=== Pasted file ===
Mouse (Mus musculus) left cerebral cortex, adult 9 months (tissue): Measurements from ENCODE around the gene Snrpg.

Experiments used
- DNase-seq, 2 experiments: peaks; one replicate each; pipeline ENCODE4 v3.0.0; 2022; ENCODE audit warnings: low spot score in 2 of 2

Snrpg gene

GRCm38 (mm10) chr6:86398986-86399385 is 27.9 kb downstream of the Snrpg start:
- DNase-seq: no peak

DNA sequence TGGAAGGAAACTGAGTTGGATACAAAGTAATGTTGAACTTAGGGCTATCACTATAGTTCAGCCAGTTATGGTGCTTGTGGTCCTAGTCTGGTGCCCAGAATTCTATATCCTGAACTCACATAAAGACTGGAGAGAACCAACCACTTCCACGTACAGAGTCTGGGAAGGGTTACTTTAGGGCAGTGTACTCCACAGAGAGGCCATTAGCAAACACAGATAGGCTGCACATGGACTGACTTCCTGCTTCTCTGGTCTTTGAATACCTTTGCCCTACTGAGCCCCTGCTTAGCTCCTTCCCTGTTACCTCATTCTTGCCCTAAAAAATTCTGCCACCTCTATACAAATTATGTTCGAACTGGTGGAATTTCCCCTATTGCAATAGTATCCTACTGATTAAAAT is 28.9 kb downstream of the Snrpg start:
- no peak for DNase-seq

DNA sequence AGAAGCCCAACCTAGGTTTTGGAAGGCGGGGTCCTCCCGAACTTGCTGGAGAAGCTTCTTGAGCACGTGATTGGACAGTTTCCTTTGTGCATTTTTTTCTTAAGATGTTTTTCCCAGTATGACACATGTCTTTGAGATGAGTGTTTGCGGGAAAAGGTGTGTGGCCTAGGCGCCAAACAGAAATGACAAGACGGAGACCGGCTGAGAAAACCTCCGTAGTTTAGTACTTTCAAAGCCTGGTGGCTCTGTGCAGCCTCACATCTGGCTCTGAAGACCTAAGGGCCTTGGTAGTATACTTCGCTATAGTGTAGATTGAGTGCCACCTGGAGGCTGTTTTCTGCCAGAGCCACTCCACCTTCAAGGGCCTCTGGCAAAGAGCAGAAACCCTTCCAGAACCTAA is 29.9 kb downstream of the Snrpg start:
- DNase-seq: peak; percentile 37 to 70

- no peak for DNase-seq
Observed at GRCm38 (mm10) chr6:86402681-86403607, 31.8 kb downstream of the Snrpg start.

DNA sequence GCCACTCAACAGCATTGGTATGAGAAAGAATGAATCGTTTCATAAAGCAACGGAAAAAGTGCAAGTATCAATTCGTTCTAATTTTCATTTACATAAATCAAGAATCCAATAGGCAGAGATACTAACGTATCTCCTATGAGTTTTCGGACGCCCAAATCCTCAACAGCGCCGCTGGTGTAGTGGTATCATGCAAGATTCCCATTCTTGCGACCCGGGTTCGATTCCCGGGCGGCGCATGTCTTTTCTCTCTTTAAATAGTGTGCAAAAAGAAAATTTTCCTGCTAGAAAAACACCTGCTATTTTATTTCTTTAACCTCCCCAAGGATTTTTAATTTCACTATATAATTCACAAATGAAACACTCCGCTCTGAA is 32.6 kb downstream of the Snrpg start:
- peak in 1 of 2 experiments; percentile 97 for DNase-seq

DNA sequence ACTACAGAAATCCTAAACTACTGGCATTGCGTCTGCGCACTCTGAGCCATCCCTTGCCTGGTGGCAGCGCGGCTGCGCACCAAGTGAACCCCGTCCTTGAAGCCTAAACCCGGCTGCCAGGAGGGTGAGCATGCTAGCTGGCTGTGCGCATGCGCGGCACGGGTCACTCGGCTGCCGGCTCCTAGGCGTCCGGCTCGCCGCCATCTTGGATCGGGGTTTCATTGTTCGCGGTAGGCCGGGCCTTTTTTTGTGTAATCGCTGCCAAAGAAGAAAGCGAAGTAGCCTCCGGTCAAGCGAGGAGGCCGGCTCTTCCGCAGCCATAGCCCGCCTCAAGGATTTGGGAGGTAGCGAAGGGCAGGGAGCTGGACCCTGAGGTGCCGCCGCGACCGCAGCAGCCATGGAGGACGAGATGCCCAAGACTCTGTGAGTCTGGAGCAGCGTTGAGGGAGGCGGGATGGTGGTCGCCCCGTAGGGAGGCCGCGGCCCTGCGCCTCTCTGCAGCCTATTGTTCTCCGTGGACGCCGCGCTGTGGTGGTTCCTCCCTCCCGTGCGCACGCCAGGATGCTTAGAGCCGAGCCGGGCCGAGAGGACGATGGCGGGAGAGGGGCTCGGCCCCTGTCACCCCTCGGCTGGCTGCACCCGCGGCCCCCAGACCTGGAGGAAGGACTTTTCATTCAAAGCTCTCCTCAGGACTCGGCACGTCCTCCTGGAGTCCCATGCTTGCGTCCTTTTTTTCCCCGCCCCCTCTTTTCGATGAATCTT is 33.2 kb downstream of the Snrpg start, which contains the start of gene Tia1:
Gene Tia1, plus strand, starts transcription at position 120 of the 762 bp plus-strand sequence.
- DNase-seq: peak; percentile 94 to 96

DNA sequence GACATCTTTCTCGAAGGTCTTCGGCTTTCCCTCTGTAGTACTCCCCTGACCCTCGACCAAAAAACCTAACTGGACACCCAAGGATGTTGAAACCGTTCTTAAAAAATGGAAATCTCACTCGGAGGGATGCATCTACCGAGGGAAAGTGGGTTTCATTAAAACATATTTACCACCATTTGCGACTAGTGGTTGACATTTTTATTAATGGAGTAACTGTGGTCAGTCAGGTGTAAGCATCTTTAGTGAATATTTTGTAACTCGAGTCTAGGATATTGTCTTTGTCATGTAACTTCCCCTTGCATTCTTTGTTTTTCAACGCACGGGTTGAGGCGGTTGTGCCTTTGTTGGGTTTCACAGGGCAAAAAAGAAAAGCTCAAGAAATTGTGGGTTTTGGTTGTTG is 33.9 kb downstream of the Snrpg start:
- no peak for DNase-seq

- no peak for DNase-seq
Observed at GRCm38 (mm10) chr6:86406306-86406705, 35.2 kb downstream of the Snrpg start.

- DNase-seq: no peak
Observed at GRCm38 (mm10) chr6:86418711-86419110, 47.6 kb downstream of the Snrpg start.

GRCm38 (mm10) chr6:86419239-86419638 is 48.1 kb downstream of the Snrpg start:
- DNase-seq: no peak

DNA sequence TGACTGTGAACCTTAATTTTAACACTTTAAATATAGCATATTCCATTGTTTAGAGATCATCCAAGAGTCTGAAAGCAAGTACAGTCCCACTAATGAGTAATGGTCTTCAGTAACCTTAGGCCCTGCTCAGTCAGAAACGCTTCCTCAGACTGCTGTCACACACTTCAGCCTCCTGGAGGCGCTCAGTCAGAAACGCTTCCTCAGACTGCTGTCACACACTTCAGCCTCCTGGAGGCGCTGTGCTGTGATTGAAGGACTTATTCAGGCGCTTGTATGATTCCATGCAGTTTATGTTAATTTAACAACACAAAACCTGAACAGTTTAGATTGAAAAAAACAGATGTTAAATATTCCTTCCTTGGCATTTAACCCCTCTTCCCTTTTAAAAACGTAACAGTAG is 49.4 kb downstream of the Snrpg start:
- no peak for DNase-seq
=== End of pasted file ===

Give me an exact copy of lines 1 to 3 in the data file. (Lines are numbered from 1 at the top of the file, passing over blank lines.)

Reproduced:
Mouse (Mus musculus) left cerebral cortex, adult 9 months (tissue): Measurements from ENCODE around the gene Snrpg.

Experiments used
- DNase-seq, 2 experiments: peaks; one replicate each; pipeline ENCODE4 v3.0.0; 2022; ENCODE audit warnings: low spot score in 2 of 2